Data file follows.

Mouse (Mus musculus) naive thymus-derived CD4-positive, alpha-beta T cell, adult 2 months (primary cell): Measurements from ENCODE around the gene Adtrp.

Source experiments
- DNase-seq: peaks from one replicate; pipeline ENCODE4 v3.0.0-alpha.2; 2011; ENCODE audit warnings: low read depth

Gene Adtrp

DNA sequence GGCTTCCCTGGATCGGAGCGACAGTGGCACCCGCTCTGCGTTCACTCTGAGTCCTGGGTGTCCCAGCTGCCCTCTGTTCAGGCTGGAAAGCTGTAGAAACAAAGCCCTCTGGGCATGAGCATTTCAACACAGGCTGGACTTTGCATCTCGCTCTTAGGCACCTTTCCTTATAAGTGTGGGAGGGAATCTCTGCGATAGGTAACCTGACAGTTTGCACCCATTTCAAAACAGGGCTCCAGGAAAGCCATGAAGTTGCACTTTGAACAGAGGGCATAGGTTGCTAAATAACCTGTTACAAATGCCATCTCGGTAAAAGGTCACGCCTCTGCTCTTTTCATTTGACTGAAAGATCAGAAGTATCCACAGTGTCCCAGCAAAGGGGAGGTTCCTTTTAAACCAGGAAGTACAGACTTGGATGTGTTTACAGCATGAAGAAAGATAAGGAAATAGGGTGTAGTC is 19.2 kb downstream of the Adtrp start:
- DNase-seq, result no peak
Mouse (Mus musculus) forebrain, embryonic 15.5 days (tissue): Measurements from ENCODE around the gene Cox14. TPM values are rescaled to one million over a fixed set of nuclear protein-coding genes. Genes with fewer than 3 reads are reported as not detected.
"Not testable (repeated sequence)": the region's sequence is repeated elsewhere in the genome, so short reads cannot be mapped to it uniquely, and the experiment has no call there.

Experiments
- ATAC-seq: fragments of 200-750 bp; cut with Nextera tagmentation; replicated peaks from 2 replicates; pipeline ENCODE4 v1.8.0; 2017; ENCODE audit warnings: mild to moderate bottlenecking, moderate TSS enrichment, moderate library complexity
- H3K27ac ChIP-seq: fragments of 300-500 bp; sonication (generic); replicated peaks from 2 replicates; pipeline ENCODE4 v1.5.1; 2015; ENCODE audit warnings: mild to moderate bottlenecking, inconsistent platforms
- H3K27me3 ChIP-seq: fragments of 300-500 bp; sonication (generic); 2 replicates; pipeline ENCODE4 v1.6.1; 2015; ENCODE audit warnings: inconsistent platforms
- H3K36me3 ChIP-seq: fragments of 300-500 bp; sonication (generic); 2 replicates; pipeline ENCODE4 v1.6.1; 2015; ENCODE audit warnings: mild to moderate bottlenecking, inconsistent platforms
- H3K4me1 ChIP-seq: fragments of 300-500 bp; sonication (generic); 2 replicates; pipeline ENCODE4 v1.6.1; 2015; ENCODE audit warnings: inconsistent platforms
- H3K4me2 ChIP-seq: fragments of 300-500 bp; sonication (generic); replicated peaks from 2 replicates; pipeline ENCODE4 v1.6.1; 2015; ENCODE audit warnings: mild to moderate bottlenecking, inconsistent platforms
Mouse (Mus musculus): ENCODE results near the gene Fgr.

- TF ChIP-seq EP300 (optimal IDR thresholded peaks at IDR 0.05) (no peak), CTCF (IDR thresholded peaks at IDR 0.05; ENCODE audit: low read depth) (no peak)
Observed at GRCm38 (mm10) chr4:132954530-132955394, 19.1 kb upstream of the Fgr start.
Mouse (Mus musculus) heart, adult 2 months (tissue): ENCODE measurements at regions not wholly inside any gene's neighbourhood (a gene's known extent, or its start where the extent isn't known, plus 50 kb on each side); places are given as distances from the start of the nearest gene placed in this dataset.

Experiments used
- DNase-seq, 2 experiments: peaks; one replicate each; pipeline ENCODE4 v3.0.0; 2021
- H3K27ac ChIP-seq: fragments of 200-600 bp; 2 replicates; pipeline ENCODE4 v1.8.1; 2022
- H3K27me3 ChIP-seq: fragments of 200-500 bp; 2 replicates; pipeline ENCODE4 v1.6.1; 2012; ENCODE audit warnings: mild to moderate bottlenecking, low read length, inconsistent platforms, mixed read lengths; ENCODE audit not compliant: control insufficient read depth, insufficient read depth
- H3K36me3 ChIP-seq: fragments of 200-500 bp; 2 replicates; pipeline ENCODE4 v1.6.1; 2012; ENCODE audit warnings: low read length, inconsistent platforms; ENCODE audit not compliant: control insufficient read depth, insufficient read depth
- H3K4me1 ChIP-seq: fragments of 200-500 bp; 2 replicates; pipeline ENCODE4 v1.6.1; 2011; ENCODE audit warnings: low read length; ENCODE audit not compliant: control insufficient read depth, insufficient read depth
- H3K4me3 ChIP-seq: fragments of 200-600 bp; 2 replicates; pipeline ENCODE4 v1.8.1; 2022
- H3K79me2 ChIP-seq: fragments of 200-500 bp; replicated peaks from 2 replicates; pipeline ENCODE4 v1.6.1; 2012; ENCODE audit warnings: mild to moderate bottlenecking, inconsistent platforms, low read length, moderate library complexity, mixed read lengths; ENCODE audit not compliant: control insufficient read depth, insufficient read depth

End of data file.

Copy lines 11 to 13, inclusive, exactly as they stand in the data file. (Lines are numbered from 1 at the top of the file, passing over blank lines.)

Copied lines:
- H3K27ac ChIP-seq: fragments of 300-500 bp; sonication (generic); replicated peaks from 2 replicates; pipeline ENCODE4 v1.5.1; 2015; ENCODE audit warnings: mild to moderate bottlenecking, inconsistent platforms
- H3K27me3 ChIP-seq: fragments of 300-500 bp; sonication (generic); 2 replicates; pipeline ENCODE4 v1.6.1; 2015; ENCODE audit warnings: inconsistent platforms
- H3K36me3 ChIP-seq: fragments of 300-500 bp; sonication (generic); 2 replicates; pipeline ENCODE4 v1.6.1; 2015; ENCODE audit warnings: mild to moderate bottlenecking, inconsistent platforms